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Invented Poetry Forms:

  bullet   The 7/5 Trochee
  bullet   A L'Arora
  bullet   Alliterisen
  bullet   The Alouette
  bullet   The Blitz Poem
  bullet   The Brevette
  bullet   Cascade
  bullet   Christ-in-a-Rhyme
  bullet   CinqTroisDecaLa
  bullet   Clarity Pyramid
  bullet   Constanza
  bullet   Con-Verse
  bullet   The Compound Word Verse
  bullet   Decuain
  bullet   Diatelle
  bullet   Duo-rhyme
  bullet   Epulaeryu
  bullet   Essence
  bullet   The Florette
  bullet   The Florette #2
  bullet   Grá Reformata
  bullet   Jeffreys Sonnet
  bullet   Joseph's Star
  bullet   Harrisham Rhyme
  bullet   HexSonnetta
  bullet   Inverted Refrain
  bullet   LaCharta
  bullet   LaJemme
  bullet   La'libertas
  bullet   Lannet
  bullet   La'ritmo
  bullet   La’Tuin
  bullet   Lauranelle
  bullet   Lento
  bullet   Licentia Rhyme Form
  bullet   Line Messaging
  bullet   Loop Poetry
  bullet   Mini-monoverse
  bullet   Memento
  bullet   The Mirror Sestet
  bullet   Mirrored Refrain
  bullet   Monchielle
  bullet   Monotetra
  bullet   Musette
  bullet   Nove Otto
  bullet   Octameter
  bullet   Octain Refrain
  bullet   Octelle
  bullet   Oddquain
  bullet   Paradelle
  bullet   Parallelogram de Crystalline
  bullet   The Pictorial
  bullet   Pleiades
  bullet   Puente
  bullet   Quadrilew
  bullet   RemyLa Rhyme Form
  bullet   Rictameter
  bullet   Shadow Sonnet
  bullet   Spirit’s Vessel
  bullet   Staccato
  bullet   Swap Quatrain
  bullet   Synchronicity
  bullet   The Tableau
  bullet   Tri-fall
  bullet   Trijan Refrain
  bullet   Trilonnet
  bullet   Trinet
  bullet   Triquain
  bullet   Triquatrain
  bullet   Triquint
  bullet   Trois-par-Huit
  bullet   Trolaan
  bullet   Vers Beaucoup
  bullet   Villonnet
  bullet   Wrapped Refrain
  bullet   Wrapped Refrain #2
  bullet   ZaniLa Rhyme


The HexSonnetta, created by Andrea Dietrich, consists of two six-line stanzas and a finishing rhyming couplet with the following set of rules:

Meter: Iambic Trimeter
Rhyme Scheme: a/bb/aa/b c/dd/cc/d ee

Iambic Trimeter means the usual iambic (alternating unstressed/stressed) meter for every line of the poem, but instead of the ten syllables that comprise a typical sonnet's iambic pentameter, this particular form uses six syllables of iambic trimeter per line. Thus, the name HexSonnetta. The first part of the form’s name refers to the syllable count per line. The second part of the name, Sonnetta, is to show this to be a form similar to the sonnet, yet with its shorter lines and different rhyme scheme, it is not the typical sonnet. Not only does this poem have six syllables per line, it also has a set of two six-line stanzas, giving an extra “hex” to the meaning of HexSonnetta. The rhyme scheme is a bit of a mixture of the two traditional sonnet types, with the two 6-line stanzas having more the rhyme scheme of an Italian sonnet, but with the ending rhyming couplet being the featured rhyme scheme of the English sonnet. The first stanza presents the theme of the poem, with the second stanza serving to change the tone of the poem, to introduce a new aspect of the theme or to give added details. The final couplet, as in an English sonnet, can be either a summary (if the theme is simple) or it could be the resolution to a problem presented in the theme. In any event, it should nicely tie together the whole piece and could even appear as a nice “twist” presented at the end.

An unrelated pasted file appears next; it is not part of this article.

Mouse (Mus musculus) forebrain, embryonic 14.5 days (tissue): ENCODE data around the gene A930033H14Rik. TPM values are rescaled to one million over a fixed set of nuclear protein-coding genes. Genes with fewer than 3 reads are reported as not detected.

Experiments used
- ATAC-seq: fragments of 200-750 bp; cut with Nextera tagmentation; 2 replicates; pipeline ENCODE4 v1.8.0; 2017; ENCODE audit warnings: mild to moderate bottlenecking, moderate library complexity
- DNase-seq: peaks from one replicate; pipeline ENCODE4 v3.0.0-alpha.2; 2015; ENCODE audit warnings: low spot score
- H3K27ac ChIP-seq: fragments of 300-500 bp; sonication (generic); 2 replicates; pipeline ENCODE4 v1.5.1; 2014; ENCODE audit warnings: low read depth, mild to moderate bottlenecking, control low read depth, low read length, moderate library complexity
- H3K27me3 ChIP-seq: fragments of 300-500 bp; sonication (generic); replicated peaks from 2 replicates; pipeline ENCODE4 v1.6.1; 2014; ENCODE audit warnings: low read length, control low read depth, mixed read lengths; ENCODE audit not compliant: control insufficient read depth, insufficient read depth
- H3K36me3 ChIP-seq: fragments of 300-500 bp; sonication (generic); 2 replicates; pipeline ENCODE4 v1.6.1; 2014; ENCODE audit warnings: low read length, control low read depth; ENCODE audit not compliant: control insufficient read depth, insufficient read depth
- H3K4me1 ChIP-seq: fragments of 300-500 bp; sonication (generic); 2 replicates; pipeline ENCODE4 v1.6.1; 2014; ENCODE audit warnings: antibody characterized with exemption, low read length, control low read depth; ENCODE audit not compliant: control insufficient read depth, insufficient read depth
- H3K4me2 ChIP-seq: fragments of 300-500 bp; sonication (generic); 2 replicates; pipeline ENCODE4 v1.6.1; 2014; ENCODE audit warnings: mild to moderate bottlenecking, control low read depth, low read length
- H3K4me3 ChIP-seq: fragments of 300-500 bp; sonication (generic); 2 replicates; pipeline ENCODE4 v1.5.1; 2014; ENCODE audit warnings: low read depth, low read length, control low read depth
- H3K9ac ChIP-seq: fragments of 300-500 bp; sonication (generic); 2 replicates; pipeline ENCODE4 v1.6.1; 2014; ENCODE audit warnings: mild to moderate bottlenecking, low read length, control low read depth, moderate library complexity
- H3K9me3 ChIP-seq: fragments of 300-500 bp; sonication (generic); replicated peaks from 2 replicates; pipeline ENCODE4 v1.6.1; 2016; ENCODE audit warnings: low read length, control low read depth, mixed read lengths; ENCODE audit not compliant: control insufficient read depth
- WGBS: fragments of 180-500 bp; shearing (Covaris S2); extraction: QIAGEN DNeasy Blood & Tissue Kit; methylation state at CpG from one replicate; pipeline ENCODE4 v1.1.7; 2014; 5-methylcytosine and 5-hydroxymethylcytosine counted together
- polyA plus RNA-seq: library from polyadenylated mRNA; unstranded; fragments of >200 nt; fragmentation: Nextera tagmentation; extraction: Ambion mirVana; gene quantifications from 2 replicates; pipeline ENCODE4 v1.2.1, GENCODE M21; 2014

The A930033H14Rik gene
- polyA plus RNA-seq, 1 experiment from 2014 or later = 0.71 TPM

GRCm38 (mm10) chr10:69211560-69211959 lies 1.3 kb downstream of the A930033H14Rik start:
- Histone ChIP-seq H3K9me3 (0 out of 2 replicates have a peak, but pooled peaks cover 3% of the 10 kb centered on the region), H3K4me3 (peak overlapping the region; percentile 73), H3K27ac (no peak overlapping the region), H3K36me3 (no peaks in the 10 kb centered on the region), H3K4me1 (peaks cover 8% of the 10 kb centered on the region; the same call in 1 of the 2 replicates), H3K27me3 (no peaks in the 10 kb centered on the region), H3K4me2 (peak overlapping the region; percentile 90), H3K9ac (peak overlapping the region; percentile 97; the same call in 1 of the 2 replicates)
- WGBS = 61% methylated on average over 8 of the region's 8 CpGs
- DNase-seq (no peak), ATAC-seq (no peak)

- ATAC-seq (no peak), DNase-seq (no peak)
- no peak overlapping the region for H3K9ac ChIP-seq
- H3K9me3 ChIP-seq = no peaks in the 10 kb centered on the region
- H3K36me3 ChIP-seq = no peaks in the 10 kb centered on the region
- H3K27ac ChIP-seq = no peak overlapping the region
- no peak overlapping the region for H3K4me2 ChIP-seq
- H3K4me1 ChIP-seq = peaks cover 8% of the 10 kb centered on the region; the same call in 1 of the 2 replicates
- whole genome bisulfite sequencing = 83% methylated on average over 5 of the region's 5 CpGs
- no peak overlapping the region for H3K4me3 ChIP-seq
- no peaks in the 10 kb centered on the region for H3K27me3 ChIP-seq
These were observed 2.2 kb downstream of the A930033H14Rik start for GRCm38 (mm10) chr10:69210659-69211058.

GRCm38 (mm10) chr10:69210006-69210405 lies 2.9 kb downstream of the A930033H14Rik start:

Example #1:
The Woebegone

As wind begins to blow,
she’s lying in her bed.
Is he alive or dead?
She doesn’t even know. 
And as it starts to snow,
her doubts fill up her head.
She finds no answers why.
To a sad fate she’s bound.
Wind makes a mournful sound.
The woman starts to cry,
and snow from dismal sky
falls heavy on the ground.
Like fields piled high with snow,
She’s buried in her woe.

Copyright © 2009 Andrea Dietrich

Example #2:
The Bringer of Spring’s Cheer

March wasn’t like a meek
and gentle lamb when she
moved on; then gloomily
came April, and the week
stayed cold and wet and bleak,
but hope’s returned to me! 
For what would next appear
as I drove down the road?
A creature which bestowed
on me this gift of cheer. . . 
At last, the skies got clear
and sun above me glowed!
It’s truly spring, and small
Red Robin’s come to call!

Copyright © 2009 Andrea Dietrich

Example #3:
Under the Canopy

My thoughts are there with you
as, under cherry tree,
through cherry canopy
a patch of Prussian blue
is hopeful light come through;
I want you here with me.
Why must you be away,
when I have just a peak
through branches that I tweak?
Out there in light of day
is not where I will stay,
but here where blossoms speak.
It’s cherry blossom time
with canopies sublime!

Copyright © 2009 Jan Turner

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